By Kassie Parisi
CLIFTON PARK — If Shenendehowa High School mathematics teacher Daniel Anderson ever got lost trying to get home, telling him to take three left turns and one right wouldn’t help him.
But if someone nixed the standard formula of giving directions and talked to Anderson instead about the neighborhoods and streets surrounding his house, and explained why taking three lefts instead of three rights was necessary, he would have no trouble getting home. It’s that type of background-first, application-second instruction style that recently made Anderson a finalist for a prestigious teaching recognition.
Anderson, a native of Burnt Hills, was one of seven New York state teachers named as finalists for the 2016-17 Presidential Award for Excellence in Mathematics and Science Teaching. Though this is his first year teaching mathematics and computer science to juniors at Shen, he previously taught in Queensbury for 11 years and at a prep school in New Hampshire before that.
The PAEMST finalists, announced last week by state Education Commissioner MaryEllen Elia, are teachers who “make science and math come alive” for students,” according to an announcement about the finalists.
A committee will ultimately determine the award winners from each state.
For the innovators who developed mathematical formulas, Anderson explained, the numbers were more than just numbers.
“It was beautiful to them,” he said. “You can always find time to show why something was developed.”
Anderson noted that he was always a decent math student, but that memorizing formulas was difficult for him. A few of his teachers in Burnt Hills took time to incorporate the history and justifications behind the numbers during their lessons, and that was something that struck him deeply.
“I learned this way myself,” Anderson said, noting that while teaching formulas is valuable, it’s not particularly gripping to many students. Utilizing the background of math, he explained, shows students why mathematicians were interested in working with numbers in the first place. Teaching them about the process of how formulas came into their current forms lets his students solve problems just as effectively as memorizing formulas would.
Anderson said he entered the PAEMST competition after watching other teachers whom he admired go through the competition. The application requires a filmed lesson and a deep analysis of a lesson plan, which Anderson said gave him good insight into his own teaching style and helped him figure out what he might be able to improve upon.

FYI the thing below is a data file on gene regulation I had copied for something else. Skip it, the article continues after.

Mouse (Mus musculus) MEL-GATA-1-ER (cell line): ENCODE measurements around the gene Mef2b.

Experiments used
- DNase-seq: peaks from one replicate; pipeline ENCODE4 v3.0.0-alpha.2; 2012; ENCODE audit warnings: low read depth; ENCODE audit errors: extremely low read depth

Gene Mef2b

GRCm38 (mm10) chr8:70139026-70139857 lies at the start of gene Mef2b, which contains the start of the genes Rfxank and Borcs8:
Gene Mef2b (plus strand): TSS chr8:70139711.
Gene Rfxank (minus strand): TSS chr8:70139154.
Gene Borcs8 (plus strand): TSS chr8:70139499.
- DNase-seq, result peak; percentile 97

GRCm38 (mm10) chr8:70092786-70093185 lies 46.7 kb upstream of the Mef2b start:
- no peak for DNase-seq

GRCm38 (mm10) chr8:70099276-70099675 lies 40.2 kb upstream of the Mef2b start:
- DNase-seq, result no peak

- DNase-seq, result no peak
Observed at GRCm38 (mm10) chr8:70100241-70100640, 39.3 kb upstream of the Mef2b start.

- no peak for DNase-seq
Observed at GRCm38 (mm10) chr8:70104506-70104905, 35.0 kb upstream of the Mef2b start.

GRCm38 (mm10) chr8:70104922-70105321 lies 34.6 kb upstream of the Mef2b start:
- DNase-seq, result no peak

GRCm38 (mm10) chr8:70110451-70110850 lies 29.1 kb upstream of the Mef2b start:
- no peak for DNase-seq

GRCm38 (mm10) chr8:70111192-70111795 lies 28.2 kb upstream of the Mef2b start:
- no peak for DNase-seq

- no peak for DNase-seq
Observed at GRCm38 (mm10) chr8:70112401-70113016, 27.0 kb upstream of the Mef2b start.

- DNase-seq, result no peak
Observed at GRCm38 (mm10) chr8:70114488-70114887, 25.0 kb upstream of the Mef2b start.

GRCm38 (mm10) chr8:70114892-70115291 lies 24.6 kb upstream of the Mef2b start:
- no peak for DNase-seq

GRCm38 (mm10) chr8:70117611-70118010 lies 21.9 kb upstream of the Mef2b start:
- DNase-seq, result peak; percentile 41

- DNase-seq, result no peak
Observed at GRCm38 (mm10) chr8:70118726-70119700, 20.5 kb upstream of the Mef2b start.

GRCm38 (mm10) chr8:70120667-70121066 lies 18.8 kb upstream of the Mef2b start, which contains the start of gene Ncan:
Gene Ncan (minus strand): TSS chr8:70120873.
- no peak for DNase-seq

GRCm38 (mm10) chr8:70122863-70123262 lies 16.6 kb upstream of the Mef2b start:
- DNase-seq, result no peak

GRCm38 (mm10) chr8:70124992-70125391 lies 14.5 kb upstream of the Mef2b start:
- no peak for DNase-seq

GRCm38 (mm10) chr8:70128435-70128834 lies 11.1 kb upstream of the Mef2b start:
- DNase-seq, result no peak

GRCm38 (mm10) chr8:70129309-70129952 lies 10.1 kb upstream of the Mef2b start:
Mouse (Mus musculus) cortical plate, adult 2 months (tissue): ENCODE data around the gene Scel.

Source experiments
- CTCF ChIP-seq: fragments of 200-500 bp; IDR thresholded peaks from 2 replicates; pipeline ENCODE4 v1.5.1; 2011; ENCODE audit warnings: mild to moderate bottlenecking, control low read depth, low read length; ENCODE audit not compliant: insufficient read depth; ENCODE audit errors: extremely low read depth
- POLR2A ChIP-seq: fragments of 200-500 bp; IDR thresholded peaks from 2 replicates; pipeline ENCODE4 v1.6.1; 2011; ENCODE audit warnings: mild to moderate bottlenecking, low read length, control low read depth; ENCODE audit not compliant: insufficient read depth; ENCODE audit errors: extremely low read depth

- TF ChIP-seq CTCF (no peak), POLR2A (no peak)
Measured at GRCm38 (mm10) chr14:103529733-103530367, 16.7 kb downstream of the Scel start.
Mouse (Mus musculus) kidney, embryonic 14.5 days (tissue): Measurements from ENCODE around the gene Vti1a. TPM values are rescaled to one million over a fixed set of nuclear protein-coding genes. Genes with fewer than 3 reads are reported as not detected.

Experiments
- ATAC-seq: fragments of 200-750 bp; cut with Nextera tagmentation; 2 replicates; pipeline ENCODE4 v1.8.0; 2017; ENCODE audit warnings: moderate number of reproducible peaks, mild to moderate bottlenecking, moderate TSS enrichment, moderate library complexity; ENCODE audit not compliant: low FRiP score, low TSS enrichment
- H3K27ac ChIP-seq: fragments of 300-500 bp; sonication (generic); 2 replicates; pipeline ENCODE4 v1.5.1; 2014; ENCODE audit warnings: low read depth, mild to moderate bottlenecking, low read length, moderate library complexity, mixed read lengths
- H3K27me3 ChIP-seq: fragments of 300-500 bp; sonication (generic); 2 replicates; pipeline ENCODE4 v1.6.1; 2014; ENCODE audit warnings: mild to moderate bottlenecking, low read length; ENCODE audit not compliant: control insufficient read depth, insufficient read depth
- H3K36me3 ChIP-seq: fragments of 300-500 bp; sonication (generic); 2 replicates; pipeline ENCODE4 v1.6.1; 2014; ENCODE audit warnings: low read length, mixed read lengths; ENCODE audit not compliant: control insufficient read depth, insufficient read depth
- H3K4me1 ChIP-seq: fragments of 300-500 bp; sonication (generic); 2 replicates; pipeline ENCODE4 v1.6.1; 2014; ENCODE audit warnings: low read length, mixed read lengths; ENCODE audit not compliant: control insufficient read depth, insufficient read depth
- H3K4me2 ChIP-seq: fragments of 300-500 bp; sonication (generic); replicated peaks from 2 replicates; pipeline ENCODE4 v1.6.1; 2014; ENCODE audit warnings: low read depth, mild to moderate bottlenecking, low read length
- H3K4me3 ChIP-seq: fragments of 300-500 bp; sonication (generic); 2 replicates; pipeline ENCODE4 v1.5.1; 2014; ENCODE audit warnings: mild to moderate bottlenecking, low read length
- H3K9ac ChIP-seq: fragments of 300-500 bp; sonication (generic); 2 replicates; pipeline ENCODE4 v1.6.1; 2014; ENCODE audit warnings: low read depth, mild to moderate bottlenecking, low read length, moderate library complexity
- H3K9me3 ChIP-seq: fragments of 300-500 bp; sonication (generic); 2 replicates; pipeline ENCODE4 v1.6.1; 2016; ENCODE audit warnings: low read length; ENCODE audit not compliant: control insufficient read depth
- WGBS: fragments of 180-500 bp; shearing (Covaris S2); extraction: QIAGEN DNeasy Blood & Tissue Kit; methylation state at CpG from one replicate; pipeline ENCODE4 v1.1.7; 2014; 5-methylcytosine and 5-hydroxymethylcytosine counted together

“I’m humbled by the fact that I’m even a finalist,” he said.
Keeping with his non-traditional teaching methods, Anderson believes in giving his students the space to move around the classroom and work together, using large floor-to-ceiling chalkboards. Anderson doesn’t snub technology in the classroom: Once every few weeks, he said, his students use Chromebooks for class. But, he said, the most important part of class is to have students up and moving around.
Getting kids used to talking to each other and collaborating takes time, he said, and he noted that his classroom style means he has to trust that students will focus on work if he has his back turned to them while he helps other students. When it works, it really works, he said.
“It’s just the best thing in the world,” Anderson said.
He also doesn’t place all of his emphasis on tests. While exams are important, Anderson explained that the end goal, which he has a year, sometimes two, to achieve, is helping his students learn. Over the past five years, Anderson has started to keep in touch with past students and enjoys talking to them about how their math lessons have stuck with them as they go on to college, or other things.
“It’s super interesting to see where they went,” Anderson said. “It’s really cool to have those connections after.”
Just because his teaching style was recognized as effective, though, doesn’t mean Anderson has plans to remain stuck in his ways. The best of part of teaching, in his opinion, is the constant potential to try new things.
“It’s always changing,” he said. “That’s my favorite thing about the job. There’s no best way to do things.”